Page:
For the first three competitions we chose a classic arcade game and then pulled out select tropes to set the theme, but recently we've been just coming up with our own themes, so I'm assuming everyone still wants to do it this way. If not, please feel free to speak up.
In Competition #5, we made an entire list of themes we came up with, so I'm putting it here (minus the theme we chose that time):
1. Circles, Arcs, and Curves. In one form or fashion, your game includes circles, arcs, curves, ellipses, spheres, etc. This may be a circular playing area, things that travel in circles, circular playing pieces, or something else. Just something that isn't a straight line as an important piece of the game.
2. Choices. Some aspect of the game involves choice, whether it be in playstyle, in story progression, or purely visual appearance.
3. The Button. Perhaps your game is a one-button game. (Making a game where you've only got one button is an interesting thought to begin with.) Maybe the game controls a ship, and all you can do is choose when to fire. Maybe you have lots of buttons, but one that does something spectacular. Maybe it's a trivia game or a reflex game where it takes skill to push the button at just the right time to beat your competition. Maybe it's a thematic/storytelling element with a button that detonates a nuclear weapon. Whatever it is, somehow a button is key.
4. Overkill. Have something happen that is overkill for what it intends to accomplish. Like using a nuclear bomb on an ant, putting a gallon of hot sauce on salad, slicing a man into hundreds of pieces when just one or two slices would have been plenty.
5. Sell it! Basically this would be a double meaning, first being that to win.. you actually have to have a way for someone to physically buy it, I think there are some stuff on paypal for setting up things like that, so even if its just posting a "Buy" paypal link, that allows us to pay $1 and get the download link, you have to make sure it is sellable and not under any licenses..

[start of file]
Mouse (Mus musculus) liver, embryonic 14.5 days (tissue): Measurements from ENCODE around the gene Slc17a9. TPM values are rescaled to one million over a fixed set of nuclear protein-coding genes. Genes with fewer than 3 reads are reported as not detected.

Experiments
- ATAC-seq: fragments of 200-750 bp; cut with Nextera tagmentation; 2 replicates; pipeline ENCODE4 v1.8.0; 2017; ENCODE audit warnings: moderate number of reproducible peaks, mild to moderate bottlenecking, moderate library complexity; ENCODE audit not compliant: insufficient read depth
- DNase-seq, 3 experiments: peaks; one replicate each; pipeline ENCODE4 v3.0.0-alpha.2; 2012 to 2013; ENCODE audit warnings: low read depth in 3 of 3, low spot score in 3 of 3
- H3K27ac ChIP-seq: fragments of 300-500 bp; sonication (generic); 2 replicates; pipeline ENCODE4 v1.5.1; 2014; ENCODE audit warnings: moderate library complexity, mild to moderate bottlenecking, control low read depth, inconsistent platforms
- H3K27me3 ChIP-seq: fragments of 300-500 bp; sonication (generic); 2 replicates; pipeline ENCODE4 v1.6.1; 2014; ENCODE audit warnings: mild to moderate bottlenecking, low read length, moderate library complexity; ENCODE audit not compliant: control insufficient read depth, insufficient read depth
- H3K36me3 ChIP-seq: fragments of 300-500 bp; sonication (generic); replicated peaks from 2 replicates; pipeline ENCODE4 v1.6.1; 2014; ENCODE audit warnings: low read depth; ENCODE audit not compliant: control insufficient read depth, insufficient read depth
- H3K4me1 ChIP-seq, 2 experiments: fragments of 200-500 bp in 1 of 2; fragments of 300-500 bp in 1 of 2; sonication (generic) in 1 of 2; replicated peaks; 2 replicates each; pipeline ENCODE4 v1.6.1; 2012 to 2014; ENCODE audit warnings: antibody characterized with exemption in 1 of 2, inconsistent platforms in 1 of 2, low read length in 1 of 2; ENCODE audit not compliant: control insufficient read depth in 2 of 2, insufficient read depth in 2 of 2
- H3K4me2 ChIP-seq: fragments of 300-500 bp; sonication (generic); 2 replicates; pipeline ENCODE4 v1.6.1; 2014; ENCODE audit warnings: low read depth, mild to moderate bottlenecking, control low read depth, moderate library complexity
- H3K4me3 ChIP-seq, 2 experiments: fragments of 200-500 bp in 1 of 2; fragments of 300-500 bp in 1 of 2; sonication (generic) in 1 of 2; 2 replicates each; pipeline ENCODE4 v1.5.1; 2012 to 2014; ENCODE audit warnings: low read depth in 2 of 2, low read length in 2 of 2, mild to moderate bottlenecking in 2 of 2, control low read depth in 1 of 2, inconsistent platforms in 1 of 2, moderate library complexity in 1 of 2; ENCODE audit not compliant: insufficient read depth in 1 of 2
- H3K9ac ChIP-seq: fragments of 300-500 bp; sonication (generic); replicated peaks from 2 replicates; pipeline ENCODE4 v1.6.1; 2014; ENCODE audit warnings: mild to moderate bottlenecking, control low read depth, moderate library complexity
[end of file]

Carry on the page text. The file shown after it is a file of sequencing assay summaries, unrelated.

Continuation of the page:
The other meaning is that you have to make a game where someone sells something that is part of the game.. so you could do a lemonade stand type thing, or you could do a hero game where the first thing you do is buy your sword, and the last thing you do is sell it.
6. Alternate. This word has two meanings. First, to switch back and forth between two (or more) things. Second, a substitute or backup. This could be like switching between characters in Donkey Kong Country, blue and orange portals in Portal, Player 1 and Player 2 taking turns like in many classic arcade games, alternative paths through the game like Castlevania, or alternate endings. This is admittedly somewhat closely related to the Choices theme, but I think there are enough differences that it will inspire a different set of game ideas.
7. Change. Something (or things) in your game is in constant flux that affects how you play or needs to be taken into account when playing. In a stealth game, this could be enemy guards going through periods of extra attentiveness or incredible inattentiveness that may need to be waited for before moving, or in an action game, the final boss' shield constantly changes in its strength, which will either block or let attacks through.
8: Stars. Maybe a space themed game, maybe it's movie stars, maybe you collect or earn stars, or maybe it's a thematic element in an RPG of some sort. Stars seem to simultaneously represent something unattainable, yet also seem to represent achievement.
9: Asymmetry. A game that is asymmetric or unbalanced in some way or another. Perhaps different teams or people use different tools to play the same game. (Like the 3 vs. 1 mini-games in Mario Party.) Perhaps its an imbalance in the forces of good vs. evil, and your job is to "balance the force," to coin a phrase. At any rate, one of these things is not like the other.
Last time we had an official vote to choose, but we still have a while before the competition will probably start and usually we can just talk to come to a decision, so let's give this a couple weeks for people to throw in their opinion.